Foundation Elections (continued)
bolsh: as I
said, many real elections make modifications to an idealised STV system
to simplify vote counting. The counting for the
sounds like it takes a random sample of votes when transfering
Also, in my description a candidate needed to get more votes than the
quota and the quota could be fractional. In contrast, the Australian
senate elections say candidates must reach the Droop
Quota, which is the smallest
integer greater than the quota formula I used. If you are using random
sampling for preference transfers so that each ballot has a weight of
either 0 or 1, then this is equivalent. However, if you count fractional
votes, then it does make a difference.
Since the votes are all collected electionically for the foundation
elections, it shouldn't be any more difficult to count the votes
exactly (which the pSTV software you pointed out trivial).
I agree that it would be interesting to get people to list preferences
on the ballot even if we don't switch to STV for the election (I
mentioned this in one of my foundation-list emails). The top 11
preferences could be used to perform the existing vote counting
The preview release of Ubuntu will be coming out later today. While most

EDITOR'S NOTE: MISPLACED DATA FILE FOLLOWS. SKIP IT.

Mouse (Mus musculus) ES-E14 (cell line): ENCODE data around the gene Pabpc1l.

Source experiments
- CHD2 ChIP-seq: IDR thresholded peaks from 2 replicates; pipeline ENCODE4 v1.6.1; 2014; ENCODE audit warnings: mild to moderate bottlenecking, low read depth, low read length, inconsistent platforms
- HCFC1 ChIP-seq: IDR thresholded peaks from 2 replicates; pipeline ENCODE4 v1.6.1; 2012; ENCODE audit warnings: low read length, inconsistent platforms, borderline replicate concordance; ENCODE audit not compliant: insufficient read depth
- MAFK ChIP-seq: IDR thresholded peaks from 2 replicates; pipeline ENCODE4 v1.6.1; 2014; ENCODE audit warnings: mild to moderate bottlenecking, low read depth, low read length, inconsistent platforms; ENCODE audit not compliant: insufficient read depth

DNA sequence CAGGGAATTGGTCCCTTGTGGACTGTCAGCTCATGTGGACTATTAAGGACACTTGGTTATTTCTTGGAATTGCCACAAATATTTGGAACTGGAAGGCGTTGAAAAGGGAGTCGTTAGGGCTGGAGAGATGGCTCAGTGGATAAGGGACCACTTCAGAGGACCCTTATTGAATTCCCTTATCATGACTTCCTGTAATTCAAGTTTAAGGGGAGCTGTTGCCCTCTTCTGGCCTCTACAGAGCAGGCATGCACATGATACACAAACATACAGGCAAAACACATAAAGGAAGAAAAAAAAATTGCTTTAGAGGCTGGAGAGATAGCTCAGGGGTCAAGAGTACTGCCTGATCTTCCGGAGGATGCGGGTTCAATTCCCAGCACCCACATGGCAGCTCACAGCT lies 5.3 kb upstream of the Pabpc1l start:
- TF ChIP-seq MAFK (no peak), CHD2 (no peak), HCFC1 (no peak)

of the work I've been doing is in some of the backend infrastructure
rather than packaging, for the past half week I've been helping out
with some of the Gnome modifications. I doubt all of the changes will be
accepted up stream, but I think a number of them would be welcome
changes for Gnome 2.10.
I also now realise how bad the
code is, and can understand why Glynn started from scratch. It seems
like a good thing to improve for 2.10. Davyd mentioned on IRC that it
would be nice if it could work with UPSs as well as laptop batteries.
NUT can easily provide all the info
that the applet gets from the APM or ACPI code, so this shouldn't be
too difficult. I wonder how useful sysadmins would find such a feature?
The new version of thunderbird looks quite nice. As well as the usual
incremental improvements, this release can also act as an RSS reader. It
converts items from the feeds into email messages and puts them in the
chosen folder. You can then manage them as you would your mail. It's an
interesting way of reading sites like planet gnome. If the feeds provide
full content like the PG does, then you probably want to turn on the
"Show the article summary instead of loading the web page" option. For
feeds without much content you can leave that option off and it will
load the linked web page instead.